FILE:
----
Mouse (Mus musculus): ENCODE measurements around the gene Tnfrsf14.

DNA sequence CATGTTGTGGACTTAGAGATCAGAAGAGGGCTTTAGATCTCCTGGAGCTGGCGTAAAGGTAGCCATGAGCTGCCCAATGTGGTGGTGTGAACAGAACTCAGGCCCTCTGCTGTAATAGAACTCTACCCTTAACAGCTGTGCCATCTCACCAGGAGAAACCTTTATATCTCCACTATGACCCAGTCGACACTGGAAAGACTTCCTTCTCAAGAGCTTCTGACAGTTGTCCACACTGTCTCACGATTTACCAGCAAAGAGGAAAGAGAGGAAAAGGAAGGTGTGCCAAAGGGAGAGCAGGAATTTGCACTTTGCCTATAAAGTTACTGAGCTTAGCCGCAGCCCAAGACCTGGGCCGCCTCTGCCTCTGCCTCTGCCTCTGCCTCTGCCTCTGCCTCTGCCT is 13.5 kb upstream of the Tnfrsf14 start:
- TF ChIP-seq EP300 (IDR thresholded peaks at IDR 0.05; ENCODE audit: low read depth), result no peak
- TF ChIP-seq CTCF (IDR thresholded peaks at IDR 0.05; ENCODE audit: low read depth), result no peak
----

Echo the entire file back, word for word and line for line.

Mouse (Mus musculus): ENCODE measurements around the gene Tnfrsf14.

DNA sequence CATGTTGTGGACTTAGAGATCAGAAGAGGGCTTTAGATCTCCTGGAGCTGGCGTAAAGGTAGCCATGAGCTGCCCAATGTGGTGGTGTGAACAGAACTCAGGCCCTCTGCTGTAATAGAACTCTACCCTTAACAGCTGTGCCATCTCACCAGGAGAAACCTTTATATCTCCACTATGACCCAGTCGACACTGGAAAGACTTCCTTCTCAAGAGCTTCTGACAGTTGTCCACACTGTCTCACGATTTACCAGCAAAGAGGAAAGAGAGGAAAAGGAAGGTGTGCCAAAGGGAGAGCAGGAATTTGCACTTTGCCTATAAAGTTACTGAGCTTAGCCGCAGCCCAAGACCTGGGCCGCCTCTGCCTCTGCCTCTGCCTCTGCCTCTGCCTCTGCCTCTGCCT is 13.5 kb upstream of the Tnfrsf14 start:
- TF ChIP-seq EP300 (IDR thresholded peaks at IDR 0.05; ENCODE audit: low read depth), result no peak
- TF ChIP-seq CTCF (IDR thresholded peaks at IDR 0.05; ENCODE audit: low read depth), result no peak